‘Anxiety is the Dizziness of Freedom’ (the title is taken from Kierkegaard’s The Concept of Anxiety) also dissects a familiar time-travel trope, although it’s not a time travel story: in this novella, humans are able to converse with their ‘paraselves’ who are living in alternative timelines that have split off from the timeline they are living in following quantum events. A lot of time travel novels (including mine…) use this trope, drawn from  Hugh Everett’s many-worlds interpretation of quantum mechanics, to allow time travel between parallel timelines rather than within a single timeline. Chiang stresses that new timelines, in this story, don’t break off whenever anyone makes a decision but only in certain circumstances; however, it is often possible to converse with a paraself in a timeline where a significant decision has turned out differently, whether that’s leaving a marriage, taking a new job, or admitting to a crime. Chiang glosses this story most succinctly in his own ‘Story Notes’ (I could happily read a volume of Chiang’s ‘Story Notes’): ‘Some have pointed out that when Martin Luther defended his actions to the church in 1521, he reportedly said, “Here I stand, I can do no other,” i.e. he couldn’t have done anything else. But does that mean we shouldn’t give Luther credit for his actions? Surely we don’t think he would be worthier of praise if he had said, “I could have gone either way.”… If you could somehow examine a multitude of Martin Luthers across many worlds, I think you’d have to go far afield to find one that didn’t defy the church, and that would say something about the kind of person he was.’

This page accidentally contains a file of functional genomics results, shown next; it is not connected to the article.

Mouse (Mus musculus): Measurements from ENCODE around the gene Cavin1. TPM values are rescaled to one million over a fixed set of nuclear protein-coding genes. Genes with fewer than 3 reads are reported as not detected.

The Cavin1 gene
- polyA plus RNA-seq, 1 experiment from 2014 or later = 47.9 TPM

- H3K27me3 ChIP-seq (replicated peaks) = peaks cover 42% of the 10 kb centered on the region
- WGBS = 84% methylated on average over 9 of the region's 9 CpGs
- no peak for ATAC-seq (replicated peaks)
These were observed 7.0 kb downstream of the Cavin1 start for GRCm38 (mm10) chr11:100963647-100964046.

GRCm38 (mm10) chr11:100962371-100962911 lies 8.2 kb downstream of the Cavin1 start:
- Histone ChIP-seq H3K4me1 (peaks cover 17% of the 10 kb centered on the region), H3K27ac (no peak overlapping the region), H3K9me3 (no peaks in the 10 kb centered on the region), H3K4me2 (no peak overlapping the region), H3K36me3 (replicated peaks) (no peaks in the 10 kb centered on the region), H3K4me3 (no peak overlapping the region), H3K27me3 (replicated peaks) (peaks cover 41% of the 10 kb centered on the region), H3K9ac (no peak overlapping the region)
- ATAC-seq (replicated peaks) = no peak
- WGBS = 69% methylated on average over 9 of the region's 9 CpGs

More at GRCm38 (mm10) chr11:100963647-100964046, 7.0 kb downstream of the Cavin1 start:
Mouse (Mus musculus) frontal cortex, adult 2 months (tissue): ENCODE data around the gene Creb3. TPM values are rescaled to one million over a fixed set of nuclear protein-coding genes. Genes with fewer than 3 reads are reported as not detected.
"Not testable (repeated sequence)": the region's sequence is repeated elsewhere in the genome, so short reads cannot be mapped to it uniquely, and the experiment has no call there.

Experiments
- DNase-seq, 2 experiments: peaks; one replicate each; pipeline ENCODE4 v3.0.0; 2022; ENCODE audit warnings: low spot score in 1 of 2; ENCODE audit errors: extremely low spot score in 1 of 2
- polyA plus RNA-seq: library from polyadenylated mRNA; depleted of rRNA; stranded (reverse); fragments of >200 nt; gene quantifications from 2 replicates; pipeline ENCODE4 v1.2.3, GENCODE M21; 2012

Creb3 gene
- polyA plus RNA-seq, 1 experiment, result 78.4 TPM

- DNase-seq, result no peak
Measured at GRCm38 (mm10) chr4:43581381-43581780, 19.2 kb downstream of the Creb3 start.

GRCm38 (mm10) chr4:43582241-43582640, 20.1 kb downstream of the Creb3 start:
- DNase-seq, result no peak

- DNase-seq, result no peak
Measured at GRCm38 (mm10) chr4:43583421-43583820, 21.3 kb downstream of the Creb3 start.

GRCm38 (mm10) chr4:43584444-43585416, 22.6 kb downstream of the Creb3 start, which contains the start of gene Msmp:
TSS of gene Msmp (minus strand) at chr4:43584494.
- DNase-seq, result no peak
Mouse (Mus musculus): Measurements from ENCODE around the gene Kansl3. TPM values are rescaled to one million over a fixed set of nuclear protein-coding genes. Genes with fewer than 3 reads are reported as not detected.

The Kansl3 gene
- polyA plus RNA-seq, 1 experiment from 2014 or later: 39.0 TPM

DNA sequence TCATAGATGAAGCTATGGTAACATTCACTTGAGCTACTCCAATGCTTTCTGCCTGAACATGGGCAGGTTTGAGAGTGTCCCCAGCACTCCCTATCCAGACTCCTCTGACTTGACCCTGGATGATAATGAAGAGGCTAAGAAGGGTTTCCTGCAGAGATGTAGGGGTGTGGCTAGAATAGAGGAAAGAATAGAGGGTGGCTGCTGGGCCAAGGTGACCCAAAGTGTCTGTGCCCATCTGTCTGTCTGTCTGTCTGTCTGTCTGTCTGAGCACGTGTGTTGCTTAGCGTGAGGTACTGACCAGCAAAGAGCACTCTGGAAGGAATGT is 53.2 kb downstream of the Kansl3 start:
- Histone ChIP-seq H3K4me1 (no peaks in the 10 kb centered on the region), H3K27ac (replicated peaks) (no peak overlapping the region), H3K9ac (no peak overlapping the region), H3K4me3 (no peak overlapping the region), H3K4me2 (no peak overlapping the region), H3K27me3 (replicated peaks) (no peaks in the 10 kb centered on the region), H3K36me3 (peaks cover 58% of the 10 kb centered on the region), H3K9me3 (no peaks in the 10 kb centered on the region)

These kinds of themes – our relationship with our former or alternative selves, our moral responsibility for the choices we make that could have ‘gone either way’, and whether we are the sum of our choices or our circumstances – are prominent in all of my own fiction, so unsurprisingly, I found the story fascinating, although the ending was a little unsatisfying. Chiang is rightly concerned to demonstrate that the many-worlds interpretation does not mean our choices are meaningless (because there is an alternative universe where we made the opposite choice) and I agree with his take on it; parallel timelines can surely be separated from our own world by various degrees of difference, and some situations are not so neatly reducible to a single individual’s choice.  However, in a particular incident that dogs one character, it seems to be suggested that a choice she regrets made no difference because the friend she betrayed would have taken the same path in life anyway. I would like Chiang to have delved a little deeper into this theme (which he does address in a parallel plotline): how does making selfish choices hurt us and our future selves, even if they have no actual impact? (Coincidentally, while reading background material on Samantha Harvey’s All Is Song, another of my 20 Books of Summer, I came across this interview where she discusses exactly that.)